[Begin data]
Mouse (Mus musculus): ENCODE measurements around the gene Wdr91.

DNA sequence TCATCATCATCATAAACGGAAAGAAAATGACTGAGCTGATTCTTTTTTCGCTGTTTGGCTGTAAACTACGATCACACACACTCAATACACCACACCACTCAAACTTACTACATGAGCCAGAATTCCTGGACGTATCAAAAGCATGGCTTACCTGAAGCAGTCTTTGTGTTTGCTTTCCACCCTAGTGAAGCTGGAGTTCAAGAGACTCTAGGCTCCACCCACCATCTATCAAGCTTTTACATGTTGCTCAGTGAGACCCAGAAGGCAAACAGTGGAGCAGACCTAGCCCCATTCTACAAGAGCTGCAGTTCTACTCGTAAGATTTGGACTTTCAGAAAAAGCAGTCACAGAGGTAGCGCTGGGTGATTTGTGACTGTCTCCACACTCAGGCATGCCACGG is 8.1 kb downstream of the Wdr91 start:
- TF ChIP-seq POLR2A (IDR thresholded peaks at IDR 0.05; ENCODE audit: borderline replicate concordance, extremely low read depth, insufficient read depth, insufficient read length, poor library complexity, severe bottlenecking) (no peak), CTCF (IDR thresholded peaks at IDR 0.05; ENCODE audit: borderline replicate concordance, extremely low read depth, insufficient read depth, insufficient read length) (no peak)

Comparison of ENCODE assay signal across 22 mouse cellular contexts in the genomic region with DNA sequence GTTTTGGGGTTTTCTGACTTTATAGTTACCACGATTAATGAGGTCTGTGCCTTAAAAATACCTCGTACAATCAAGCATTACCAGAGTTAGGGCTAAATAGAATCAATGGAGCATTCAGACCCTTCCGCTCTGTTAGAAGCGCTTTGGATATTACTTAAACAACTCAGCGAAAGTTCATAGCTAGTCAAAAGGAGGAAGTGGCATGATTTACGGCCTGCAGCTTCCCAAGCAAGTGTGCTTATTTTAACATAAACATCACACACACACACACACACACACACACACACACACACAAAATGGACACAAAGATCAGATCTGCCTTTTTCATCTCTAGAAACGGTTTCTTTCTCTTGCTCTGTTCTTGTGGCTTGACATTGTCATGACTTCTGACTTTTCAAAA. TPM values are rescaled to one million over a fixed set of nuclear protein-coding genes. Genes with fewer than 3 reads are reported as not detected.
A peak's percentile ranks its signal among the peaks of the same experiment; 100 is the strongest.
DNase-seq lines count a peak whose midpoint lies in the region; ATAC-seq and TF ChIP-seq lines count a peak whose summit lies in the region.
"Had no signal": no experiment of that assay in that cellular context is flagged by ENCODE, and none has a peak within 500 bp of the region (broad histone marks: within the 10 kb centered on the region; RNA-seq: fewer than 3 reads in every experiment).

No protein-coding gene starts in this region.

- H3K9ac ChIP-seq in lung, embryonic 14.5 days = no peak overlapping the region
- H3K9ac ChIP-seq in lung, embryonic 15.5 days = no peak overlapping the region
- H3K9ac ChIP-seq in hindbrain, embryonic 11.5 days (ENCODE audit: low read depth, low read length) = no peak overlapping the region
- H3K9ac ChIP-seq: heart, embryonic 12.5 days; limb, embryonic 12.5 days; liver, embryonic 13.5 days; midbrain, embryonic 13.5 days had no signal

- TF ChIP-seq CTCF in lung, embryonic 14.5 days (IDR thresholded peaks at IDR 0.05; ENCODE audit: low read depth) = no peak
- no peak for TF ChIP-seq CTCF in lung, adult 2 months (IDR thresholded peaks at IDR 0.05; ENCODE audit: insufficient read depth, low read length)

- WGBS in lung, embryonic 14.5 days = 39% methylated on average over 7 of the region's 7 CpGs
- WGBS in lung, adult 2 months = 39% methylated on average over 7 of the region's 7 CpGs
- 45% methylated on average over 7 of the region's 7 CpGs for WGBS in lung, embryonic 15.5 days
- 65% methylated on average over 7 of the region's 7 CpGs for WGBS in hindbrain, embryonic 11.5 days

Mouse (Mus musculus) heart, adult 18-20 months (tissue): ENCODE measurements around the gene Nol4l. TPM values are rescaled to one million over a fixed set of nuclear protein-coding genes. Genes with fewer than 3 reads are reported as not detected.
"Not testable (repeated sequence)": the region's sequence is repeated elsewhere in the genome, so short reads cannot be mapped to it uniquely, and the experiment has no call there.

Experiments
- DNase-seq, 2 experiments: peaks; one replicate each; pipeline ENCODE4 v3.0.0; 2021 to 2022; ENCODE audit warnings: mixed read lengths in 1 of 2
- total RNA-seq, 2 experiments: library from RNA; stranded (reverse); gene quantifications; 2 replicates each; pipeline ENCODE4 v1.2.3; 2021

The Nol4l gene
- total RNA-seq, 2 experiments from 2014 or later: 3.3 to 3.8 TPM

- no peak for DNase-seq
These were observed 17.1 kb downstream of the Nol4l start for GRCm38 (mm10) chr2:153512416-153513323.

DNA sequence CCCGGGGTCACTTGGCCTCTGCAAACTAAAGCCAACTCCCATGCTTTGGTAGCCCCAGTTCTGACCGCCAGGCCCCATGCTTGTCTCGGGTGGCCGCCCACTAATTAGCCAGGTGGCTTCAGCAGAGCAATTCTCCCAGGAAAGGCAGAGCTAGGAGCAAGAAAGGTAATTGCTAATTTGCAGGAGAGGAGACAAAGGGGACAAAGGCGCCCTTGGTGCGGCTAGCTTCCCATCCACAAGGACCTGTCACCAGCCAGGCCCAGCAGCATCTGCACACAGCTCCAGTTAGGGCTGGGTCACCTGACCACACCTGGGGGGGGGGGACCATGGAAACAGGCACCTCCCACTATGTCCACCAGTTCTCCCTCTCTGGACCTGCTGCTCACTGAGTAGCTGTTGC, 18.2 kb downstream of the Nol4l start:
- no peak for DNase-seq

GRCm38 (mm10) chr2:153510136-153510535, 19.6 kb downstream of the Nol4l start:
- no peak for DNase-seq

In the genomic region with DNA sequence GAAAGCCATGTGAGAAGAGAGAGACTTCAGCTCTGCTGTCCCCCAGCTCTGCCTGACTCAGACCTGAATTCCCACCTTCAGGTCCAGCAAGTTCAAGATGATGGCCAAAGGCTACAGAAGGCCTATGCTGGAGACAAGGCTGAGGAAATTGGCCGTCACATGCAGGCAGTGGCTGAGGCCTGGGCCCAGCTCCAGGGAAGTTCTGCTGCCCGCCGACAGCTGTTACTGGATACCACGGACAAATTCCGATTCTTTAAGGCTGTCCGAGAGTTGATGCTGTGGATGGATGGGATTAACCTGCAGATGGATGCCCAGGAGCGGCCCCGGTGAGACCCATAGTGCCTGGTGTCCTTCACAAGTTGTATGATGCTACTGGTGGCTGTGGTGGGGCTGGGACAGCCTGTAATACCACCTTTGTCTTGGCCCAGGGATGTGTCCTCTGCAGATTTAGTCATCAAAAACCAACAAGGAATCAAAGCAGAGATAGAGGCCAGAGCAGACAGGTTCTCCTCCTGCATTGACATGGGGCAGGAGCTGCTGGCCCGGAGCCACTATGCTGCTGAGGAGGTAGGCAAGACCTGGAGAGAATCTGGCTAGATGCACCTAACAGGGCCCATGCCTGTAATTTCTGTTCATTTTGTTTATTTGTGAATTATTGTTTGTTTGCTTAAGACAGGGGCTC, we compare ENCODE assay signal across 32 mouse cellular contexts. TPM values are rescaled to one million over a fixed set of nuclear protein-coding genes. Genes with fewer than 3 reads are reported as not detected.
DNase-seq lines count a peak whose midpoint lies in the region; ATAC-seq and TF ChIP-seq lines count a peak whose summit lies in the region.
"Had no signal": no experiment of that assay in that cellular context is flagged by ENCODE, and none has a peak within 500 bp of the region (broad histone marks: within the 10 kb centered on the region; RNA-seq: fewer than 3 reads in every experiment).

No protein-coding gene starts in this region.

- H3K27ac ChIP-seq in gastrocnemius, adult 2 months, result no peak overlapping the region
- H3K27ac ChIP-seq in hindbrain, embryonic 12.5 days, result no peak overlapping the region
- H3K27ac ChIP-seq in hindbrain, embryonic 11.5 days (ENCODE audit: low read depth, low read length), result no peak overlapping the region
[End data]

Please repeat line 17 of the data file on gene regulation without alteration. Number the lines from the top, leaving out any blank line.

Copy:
- 45% methylated on average over 7 of the region's 7 CpGs for WGBS in lung, embryonic 15.5 days